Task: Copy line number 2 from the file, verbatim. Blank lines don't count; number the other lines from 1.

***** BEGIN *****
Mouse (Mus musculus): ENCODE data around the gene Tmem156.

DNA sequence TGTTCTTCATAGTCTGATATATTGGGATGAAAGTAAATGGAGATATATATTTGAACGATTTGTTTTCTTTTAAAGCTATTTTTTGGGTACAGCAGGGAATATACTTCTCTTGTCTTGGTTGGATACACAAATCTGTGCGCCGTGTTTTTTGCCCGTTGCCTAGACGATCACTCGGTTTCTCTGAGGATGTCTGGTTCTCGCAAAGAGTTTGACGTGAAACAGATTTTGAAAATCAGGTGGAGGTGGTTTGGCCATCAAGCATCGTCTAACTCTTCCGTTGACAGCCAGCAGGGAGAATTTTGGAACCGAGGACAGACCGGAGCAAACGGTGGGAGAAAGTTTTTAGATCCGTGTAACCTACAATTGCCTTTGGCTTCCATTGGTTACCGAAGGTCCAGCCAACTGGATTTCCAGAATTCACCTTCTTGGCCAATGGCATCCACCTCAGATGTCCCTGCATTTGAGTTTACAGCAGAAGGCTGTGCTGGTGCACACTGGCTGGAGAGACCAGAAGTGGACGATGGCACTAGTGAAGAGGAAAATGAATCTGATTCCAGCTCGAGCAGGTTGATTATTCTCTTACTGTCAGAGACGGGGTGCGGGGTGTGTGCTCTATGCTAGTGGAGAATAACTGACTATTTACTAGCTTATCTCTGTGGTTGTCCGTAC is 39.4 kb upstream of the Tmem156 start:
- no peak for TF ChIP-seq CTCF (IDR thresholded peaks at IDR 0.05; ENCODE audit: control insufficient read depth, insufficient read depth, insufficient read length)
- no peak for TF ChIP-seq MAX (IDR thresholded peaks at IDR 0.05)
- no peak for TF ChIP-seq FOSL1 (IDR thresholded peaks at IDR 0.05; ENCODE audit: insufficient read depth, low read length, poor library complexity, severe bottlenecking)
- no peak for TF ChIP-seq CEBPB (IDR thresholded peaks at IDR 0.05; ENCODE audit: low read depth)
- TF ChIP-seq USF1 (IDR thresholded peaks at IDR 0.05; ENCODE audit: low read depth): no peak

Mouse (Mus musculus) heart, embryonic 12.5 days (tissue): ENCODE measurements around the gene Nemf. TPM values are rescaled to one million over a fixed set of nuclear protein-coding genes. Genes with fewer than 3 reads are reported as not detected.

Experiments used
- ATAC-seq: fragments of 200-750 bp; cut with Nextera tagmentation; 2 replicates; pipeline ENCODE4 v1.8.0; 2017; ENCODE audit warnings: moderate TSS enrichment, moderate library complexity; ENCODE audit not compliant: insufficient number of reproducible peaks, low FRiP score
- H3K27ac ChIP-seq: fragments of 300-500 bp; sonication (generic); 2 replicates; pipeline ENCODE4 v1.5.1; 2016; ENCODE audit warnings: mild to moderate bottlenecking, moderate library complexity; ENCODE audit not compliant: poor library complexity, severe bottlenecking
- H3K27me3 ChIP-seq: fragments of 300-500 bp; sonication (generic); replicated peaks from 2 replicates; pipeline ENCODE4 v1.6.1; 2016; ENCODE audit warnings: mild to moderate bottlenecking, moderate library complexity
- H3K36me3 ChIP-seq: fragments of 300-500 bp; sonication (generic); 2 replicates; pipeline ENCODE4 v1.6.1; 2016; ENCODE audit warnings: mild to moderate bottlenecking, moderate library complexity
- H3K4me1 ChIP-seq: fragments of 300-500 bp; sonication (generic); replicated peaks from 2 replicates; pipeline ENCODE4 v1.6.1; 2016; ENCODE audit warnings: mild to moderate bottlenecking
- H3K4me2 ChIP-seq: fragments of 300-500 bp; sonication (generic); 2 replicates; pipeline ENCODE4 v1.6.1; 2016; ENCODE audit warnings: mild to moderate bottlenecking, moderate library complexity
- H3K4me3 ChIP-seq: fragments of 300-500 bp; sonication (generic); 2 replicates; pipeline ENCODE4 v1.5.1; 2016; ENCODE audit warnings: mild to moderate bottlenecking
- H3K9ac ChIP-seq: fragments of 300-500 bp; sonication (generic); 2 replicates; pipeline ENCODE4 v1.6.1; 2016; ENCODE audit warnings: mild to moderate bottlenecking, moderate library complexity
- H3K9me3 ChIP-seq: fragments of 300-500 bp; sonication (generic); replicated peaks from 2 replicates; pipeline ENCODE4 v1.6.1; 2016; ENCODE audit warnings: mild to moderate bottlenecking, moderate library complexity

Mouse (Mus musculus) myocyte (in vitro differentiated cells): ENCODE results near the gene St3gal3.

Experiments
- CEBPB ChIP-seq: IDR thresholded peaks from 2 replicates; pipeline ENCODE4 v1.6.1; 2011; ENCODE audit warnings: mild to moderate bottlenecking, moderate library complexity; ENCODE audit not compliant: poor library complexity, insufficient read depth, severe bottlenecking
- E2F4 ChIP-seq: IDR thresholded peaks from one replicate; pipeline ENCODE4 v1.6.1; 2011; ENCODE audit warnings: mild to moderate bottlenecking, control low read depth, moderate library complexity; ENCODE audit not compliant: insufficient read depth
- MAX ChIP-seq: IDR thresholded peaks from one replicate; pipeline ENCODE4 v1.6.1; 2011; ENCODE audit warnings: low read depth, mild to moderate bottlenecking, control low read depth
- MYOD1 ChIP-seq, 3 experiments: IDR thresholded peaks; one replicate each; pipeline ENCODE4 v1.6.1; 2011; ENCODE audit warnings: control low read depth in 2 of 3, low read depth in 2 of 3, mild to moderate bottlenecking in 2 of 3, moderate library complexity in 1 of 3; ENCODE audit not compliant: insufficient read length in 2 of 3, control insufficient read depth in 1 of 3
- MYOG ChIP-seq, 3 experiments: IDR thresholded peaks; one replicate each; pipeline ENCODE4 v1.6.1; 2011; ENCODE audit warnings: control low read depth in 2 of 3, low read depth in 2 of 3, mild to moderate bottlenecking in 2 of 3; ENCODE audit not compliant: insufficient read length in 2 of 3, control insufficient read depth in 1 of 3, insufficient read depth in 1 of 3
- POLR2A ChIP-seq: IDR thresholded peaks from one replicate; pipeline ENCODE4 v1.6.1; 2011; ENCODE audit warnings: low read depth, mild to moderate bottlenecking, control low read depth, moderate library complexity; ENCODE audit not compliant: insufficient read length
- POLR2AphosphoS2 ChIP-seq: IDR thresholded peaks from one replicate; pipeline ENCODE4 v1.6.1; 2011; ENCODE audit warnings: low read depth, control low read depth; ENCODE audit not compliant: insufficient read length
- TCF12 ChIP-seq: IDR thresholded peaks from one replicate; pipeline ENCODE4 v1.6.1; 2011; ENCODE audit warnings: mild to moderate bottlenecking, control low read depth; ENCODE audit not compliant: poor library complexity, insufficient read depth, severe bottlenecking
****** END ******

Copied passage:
DNA sequence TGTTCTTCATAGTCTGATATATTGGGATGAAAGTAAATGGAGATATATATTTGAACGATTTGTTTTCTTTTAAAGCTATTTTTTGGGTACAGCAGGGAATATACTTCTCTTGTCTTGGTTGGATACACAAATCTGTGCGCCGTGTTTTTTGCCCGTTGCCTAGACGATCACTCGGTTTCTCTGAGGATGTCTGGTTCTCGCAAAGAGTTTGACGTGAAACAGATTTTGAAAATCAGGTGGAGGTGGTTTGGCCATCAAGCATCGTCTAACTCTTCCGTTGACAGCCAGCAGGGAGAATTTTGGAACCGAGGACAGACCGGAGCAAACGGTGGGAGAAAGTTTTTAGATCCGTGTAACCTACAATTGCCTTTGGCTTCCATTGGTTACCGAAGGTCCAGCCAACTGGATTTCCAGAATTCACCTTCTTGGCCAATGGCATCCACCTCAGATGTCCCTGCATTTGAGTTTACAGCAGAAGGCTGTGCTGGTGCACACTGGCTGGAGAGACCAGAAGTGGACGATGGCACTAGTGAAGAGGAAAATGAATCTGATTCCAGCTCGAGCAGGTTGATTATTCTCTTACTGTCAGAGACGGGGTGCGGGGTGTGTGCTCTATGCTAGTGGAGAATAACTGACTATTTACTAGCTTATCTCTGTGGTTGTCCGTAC is 39.4 kb upstream of the Tmem156 start: